Part IV in this series sketched how it is possible to build a mobile wallet using NFC that can protect its secret keys even against an adversary executing code with Android root privileges. But there is one subtlety not explored in that discussion: keeping an attacker from getting hold of cryptographic keys is not the same as preventing unauthorized spending. The logical implications holds in one direction. If payments are authorized based on possession of cryptographic secrets– as is the case with EMV chip & PIN suite of protocols– being able to extract the key from the mobile device is game-over. But while key-recovery is sufficient for the hypothetical attacker to go around printing money compliments of another user, it is not necessary.
Remote relay attacks
Consider a less ambitious attack that relies on merely interacting with the secure element, to simulate a payment operation. Legitimate transactions take place by having a point-of-sale terminal send commands to the secure element over NFC. What if malware resident on the mobile device emulated that behavior but then relayed the responses from SE to another phone controlled by the attacker? More specifically:
- Attacker walks up to the cash-register and begins to pay for a purchase using NFC using his own Android phone.
- But when the point-of-sale terminal sends a command to the attacker phone, these are not routed to the secure element. Instead they are delivered to a special application running on the phone via host-card emulation. (It used to be that rooted devices running Cyanogenmod were required for this; starting with Kitkat it can be implemented on stock Android.)
- This special application receives the command from the merchant terminal, then forwards it over the Internet to malware running on the victim’s device
- That malware uses its root privileges to deliver the command to the secure element– necessary since Android only allows whitelisted applications to interface with SE.
- When SE responds to the command, the response is likewise ferried over the same network connection back to the attacker, who promptly forwards it over NFC back to the point-of-sale terminal.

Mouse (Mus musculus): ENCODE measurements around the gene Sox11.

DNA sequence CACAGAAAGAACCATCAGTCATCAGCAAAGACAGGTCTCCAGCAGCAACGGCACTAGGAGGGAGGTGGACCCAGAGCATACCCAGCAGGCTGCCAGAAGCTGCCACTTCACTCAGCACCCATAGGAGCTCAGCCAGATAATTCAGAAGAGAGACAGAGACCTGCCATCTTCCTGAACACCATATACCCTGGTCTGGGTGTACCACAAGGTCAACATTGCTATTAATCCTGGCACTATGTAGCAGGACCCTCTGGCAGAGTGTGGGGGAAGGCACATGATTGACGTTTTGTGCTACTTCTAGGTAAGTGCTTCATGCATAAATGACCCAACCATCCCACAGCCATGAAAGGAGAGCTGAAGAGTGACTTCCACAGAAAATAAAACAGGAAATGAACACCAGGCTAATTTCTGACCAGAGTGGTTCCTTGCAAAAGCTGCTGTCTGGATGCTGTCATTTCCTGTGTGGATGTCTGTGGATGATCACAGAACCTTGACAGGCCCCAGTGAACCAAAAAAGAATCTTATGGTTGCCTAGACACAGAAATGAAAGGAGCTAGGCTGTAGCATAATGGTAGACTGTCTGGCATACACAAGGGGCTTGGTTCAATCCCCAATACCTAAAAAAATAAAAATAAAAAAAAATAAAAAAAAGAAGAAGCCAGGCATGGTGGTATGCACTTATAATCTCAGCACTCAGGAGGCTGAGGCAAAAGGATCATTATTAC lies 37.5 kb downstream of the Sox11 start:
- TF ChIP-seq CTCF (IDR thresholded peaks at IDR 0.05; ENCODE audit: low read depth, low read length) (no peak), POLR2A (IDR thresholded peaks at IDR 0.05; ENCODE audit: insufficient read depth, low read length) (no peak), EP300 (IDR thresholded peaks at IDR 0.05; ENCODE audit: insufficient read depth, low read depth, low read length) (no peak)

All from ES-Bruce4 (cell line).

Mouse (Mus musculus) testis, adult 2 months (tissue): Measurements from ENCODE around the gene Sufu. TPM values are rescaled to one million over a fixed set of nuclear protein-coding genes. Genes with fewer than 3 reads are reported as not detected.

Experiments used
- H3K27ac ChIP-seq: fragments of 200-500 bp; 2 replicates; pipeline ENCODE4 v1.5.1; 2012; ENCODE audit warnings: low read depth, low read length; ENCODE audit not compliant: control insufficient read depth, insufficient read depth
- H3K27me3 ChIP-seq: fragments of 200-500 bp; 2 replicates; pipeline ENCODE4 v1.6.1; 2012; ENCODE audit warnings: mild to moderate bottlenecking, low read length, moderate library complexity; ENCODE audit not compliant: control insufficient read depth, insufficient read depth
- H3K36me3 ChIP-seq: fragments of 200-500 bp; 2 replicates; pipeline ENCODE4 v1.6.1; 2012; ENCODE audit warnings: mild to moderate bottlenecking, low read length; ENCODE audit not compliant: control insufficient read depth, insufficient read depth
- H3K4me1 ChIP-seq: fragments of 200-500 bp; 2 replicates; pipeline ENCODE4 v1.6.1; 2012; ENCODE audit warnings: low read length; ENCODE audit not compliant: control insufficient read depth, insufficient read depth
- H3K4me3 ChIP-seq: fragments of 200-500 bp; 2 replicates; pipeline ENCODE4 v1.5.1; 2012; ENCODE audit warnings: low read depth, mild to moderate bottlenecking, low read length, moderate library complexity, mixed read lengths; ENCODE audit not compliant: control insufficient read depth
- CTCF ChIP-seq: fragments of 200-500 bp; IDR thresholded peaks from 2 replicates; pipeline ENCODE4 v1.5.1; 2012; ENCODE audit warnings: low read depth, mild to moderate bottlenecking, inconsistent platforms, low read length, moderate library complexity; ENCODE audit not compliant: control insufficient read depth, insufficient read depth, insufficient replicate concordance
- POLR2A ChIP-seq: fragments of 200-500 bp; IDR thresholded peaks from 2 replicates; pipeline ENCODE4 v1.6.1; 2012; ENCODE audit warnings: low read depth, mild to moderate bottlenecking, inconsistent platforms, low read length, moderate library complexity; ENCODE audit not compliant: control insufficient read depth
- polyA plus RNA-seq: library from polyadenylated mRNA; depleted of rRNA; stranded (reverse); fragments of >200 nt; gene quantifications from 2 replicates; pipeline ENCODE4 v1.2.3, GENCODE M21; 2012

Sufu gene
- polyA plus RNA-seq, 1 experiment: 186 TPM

In effect the POS at the store is communicating with the victim phone, although these communications are taking a rather circuitous route through the Internet instead of simply traversing a short distance as usual with NFC.
Implications for security model
What has the attacker achieved after all this effort? If payments implemented in hardware secure element were still susceptible to attacks from local malware in this fashion, it would violate our earlier assumption that the Android operating system does not have to be trusted. With remote relay attacks, Android malware could still conduct unauthorized payments by channeling SE communications to a remote attacker, allowing them to make purchases without physical possession of the targeted device. That would also reduce one of the main advantages of SE-based implementation over HCE. Clearly an HCE solution implemented in pure software has no defense against root-level malware; secret keys can be permanently extracted out of application memory. In that sense HCE is an easier target. You only need to run the exploit once to extract keys; it is not necessary to maintain persistence on the victim device to continue making fraudulent payments. But relay-attack implies that even when cryptographic keys are safely tucked away in a dedicated chip, they can be exploited remotely as long as the phone itself is reachable over the network.
Are such attacks feasible? At first two practical limitations jump out, both related to network connectivity in real-time. (“Real-time” is the operative phrase. EMV protocols involve challenge/response interaction with the terminal. It is not possible to collect and store all possible responses from the SE ahead of time before starting a new transaction.) That presents the first obstacle for successful exploitation: the victim device may not be reachable at all. If the legitimate user turns off their phone or wanders outside the coverage area, it is not possible to relay commands in real-time this way. Likewise the attacker also needs connectivity for their own device, although that part is easier to control by carefully choosing the retail location where the scam will carried out. Second problem is around the quality of the connection measured in bandwidth and latency. Bandwidth turns out not to be a problem since the amount of data exchanged is on the order of hundreds of bytes. Latency is a bigger concern. There are timeouts at different levels of the protocol stack, from the raw NFC exchange– which also has an option to request an extension to buy more time– to application logic in the NFC reader. For example MasterCard recommends a limit of around 200 milliseconds for completing the entire tap & pay transaction, and that includes multiple command/response round-trips. (Granted some of the expected responses are predictable and do not require relaying the command all the way to the remote SE to find out the required answer.) But suppose the stars line up and our enterprising attacker does indeed have access to a high-bandwidth, low-latency connection to the victim device controlled by his malware? Or perhaps the point-of-sale terminal is very lenient and does not mind waiting longer than expected to complete the transaction?
It turns out there is a more fundamental defense available for preventing relay attacks against secure element applications: interface detection. That will be the topic of the final post in this series.
[continue to part VI]